Blowing in the wind
Astrophysicists have solved a 40-year-old problem with observing turbulence in solar winds. The current understanding that turbulence in solar wind should not be affected by its speed or direction of travel was not observed when the first attempts to measure it were made in 1971. To address the inconsistency between the physical law and observations of a space probe, researchers at the Centre for Fusion, Space and Astrophysics at the University of Warwick created a virtual model of how turbulence builds up in solar wind and then "flew" a virtual space probe through the wind in a variety of directions. The study showed that there was no correlation between changes in the turbulence in the solar wind and the direction of travel.
Archaeologists have discovered a 2,000-year-old Roman port on a dig in South Wales. The port, outside the Roman fortress in Caerleon, is only the second known example in the UK. It was discovered by a team of staff and students from the School of History, Archaeology and Religion at Cardiff University while they were excavating a large Roman suburb discovered last year. The find offers a greater insight into the role of Wales in Roman Britain and how it was connected to the rest of the Empire.
Eyes to the future
Researchers are developing a treatment for complications of a rare disease that affects children. The team from Robert Gordon University won a £100,000 research grant from Sparks, a children's medical research charity, to work on a gel that will help to treat eye-related complications of cystinosis which causes kidney and liver failure and also makes eyes particularly sensitive to light. It is hoped that the new treatment, which will be developed jointly by the university's School of Pharmacy and Life Sciences and Institute for Health and Welfare Research, will relieve pain and also reduce the time it takes to apply treatment, contributing to an overall improvement in quality of life.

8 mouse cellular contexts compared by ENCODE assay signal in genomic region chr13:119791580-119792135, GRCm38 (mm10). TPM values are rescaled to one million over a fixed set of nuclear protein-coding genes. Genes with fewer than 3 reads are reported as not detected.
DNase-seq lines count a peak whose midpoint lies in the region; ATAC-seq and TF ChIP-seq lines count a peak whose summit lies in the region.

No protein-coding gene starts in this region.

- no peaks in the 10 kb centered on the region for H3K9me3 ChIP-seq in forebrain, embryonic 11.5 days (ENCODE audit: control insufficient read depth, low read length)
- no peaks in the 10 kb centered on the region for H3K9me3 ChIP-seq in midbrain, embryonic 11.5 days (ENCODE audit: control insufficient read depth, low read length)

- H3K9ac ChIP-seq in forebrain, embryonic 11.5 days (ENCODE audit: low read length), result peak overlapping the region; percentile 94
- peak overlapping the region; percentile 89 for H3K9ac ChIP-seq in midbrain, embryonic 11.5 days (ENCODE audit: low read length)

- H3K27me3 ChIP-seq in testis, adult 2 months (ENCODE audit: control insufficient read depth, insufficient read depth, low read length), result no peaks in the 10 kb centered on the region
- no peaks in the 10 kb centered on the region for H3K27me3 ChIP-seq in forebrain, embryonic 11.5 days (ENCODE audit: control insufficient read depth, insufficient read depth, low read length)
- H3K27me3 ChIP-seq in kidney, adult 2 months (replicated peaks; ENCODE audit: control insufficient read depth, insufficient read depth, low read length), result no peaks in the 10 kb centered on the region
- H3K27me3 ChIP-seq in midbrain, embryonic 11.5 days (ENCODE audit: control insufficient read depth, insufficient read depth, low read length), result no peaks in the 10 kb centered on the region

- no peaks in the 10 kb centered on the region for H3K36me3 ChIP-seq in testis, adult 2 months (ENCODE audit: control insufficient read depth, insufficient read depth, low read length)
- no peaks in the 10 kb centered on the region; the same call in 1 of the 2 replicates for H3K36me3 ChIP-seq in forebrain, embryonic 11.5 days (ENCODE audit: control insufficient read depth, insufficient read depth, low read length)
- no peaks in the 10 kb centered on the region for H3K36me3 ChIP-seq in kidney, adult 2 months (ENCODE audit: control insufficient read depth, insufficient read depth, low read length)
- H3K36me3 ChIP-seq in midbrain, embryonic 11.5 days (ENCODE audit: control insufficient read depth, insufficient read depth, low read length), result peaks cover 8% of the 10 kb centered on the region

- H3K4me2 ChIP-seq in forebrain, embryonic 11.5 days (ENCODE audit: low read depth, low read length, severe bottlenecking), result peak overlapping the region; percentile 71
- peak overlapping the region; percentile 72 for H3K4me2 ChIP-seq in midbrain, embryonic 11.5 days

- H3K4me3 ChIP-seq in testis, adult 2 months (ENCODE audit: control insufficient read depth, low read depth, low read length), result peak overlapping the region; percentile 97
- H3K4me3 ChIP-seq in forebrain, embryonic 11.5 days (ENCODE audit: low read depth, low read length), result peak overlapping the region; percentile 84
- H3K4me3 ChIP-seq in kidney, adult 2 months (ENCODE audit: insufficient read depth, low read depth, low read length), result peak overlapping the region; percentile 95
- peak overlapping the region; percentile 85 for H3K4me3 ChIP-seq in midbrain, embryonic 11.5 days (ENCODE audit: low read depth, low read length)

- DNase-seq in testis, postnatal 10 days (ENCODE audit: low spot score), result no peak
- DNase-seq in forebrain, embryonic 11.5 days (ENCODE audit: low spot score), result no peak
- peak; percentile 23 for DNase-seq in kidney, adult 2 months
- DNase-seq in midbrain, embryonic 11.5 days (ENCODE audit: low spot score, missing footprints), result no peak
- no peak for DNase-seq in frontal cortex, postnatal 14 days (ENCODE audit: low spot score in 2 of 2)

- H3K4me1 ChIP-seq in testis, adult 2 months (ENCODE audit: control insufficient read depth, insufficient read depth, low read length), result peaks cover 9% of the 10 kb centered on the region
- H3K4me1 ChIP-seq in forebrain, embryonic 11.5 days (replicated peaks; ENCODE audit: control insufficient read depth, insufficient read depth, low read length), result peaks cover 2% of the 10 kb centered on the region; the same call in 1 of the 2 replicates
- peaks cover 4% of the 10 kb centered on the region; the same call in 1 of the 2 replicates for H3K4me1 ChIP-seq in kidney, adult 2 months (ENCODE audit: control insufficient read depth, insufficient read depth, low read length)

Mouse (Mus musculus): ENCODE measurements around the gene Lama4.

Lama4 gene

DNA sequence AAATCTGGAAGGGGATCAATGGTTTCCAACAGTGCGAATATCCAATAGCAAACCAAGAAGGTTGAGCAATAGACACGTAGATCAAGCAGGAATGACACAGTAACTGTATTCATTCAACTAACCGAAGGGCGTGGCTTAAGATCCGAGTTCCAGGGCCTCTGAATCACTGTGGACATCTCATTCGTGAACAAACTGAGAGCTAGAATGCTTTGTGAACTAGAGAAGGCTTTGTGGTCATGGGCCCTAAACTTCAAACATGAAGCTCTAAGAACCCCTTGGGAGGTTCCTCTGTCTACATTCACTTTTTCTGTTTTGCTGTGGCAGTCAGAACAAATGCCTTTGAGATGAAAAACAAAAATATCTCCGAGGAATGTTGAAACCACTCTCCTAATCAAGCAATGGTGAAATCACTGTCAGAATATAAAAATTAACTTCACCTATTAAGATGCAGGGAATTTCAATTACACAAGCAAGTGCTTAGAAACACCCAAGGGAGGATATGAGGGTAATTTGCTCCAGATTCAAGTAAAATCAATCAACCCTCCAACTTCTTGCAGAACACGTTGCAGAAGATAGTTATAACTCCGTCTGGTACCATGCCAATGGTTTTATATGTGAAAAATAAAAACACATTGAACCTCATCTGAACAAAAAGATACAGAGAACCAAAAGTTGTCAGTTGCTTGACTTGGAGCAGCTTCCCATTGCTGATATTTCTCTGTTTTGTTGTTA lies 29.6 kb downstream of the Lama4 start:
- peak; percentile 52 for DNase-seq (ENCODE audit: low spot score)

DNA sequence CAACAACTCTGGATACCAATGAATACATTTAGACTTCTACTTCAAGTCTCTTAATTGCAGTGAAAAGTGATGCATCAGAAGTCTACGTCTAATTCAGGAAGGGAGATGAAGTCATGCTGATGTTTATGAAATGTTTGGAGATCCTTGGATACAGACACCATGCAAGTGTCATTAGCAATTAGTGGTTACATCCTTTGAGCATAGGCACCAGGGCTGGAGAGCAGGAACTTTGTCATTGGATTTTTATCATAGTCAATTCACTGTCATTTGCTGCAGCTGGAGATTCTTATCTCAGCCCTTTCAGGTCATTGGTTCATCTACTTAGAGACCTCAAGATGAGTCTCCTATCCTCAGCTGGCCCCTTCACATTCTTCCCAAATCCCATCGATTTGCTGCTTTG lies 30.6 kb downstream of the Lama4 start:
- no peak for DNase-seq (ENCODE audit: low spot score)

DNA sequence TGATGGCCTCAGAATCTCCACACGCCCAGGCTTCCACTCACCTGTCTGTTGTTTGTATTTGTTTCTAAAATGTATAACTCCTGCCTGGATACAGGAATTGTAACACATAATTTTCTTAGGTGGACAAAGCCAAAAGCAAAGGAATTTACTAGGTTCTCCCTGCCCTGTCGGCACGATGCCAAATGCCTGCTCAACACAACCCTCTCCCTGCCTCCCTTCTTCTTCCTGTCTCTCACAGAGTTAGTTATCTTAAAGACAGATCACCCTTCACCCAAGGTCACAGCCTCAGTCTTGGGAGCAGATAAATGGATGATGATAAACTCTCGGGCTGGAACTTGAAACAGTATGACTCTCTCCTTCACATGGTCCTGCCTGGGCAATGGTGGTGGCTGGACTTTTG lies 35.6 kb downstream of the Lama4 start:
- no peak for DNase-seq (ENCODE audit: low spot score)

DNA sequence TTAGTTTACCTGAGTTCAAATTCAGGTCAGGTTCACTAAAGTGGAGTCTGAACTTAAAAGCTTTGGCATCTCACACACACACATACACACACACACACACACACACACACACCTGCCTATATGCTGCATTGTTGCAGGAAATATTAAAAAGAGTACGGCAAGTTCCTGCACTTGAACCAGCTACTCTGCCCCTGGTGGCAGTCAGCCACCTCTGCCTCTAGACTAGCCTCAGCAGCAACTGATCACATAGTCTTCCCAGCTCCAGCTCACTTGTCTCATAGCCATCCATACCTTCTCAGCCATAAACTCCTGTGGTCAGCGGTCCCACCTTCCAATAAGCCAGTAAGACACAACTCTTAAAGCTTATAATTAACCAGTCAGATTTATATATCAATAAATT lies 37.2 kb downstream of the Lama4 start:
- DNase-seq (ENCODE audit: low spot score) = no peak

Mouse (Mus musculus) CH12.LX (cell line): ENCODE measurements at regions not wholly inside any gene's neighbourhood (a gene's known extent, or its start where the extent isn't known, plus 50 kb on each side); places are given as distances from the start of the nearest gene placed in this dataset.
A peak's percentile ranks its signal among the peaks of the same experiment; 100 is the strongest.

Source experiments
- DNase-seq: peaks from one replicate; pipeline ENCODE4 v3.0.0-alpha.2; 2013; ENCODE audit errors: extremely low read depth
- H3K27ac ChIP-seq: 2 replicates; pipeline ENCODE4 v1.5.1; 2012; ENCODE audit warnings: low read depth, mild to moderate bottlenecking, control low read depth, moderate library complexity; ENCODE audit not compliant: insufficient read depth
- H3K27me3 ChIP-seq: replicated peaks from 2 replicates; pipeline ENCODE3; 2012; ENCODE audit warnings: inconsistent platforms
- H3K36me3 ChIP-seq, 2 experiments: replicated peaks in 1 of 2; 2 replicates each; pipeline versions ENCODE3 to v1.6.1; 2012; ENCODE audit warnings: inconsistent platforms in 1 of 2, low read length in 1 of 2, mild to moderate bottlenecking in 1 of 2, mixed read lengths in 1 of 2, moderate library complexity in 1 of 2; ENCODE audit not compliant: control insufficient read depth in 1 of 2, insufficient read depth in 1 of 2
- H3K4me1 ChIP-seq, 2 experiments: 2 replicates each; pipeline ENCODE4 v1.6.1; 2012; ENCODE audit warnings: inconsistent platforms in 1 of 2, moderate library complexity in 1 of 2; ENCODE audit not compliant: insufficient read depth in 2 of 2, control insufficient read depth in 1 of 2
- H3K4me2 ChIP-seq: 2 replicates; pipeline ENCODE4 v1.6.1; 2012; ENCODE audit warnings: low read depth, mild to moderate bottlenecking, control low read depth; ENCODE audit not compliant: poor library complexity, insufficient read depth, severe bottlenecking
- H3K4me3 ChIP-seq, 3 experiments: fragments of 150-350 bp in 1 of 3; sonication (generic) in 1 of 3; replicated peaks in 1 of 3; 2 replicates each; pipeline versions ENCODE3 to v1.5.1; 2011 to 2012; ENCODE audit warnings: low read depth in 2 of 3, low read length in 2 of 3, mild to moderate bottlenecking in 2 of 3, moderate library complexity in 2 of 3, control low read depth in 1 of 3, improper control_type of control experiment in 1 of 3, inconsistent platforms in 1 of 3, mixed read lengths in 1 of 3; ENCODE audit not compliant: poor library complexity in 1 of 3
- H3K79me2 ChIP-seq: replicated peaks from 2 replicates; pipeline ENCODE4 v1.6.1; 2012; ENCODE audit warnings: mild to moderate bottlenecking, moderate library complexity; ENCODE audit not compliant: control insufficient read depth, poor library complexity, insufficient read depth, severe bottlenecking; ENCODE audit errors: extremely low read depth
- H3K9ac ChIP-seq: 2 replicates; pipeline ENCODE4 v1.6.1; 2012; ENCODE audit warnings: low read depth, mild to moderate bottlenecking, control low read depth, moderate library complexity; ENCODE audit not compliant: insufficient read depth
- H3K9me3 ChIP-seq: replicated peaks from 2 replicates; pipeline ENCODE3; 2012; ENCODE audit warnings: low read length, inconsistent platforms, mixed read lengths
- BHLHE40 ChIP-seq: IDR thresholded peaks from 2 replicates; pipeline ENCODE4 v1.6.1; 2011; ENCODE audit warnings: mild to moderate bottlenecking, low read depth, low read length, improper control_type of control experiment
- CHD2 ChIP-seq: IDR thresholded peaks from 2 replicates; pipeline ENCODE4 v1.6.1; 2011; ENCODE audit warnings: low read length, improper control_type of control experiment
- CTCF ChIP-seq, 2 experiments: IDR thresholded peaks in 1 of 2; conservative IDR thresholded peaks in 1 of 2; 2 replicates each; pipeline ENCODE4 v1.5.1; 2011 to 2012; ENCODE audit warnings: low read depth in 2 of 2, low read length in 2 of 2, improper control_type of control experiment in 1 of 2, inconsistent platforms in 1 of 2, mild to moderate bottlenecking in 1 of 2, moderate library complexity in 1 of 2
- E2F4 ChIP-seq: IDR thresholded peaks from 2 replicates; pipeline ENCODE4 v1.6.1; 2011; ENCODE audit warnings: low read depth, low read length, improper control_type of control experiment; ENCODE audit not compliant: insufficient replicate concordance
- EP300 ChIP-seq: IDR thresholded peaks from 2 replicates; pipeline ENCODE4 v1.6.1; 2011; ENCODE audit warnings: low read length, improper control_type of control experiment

Extracts from tropical plants could form the basis of new treatments for ovarian cancer. In initial tests at the University of Strathclyde's Institute of Pharmacy and Biomedical Sciences, some plant extracts were found to kill tumour samples taken from cancer patients. Researchers are now developing a programme to investigate the ability of the extracts to stop ovarian tumours growing in the hope that they could be used in medicines to tackle the disease.
The appliance of science
An academic has developed an iPad application to help Liverpool footballers improve their performance. The app, developed by Grant Abt from the University of Hull's department of sport, health and exercise science, gives coaches a range of feedback about how each player is feeling after each training session or match. Dr Abt said: "If a player is tired or suffering emotional stress, it can have an effect on their performance. Collecting a range of data gives the coaches the chance to gauge how their players are feeling and monitor training more closely."
To boldly diagnose...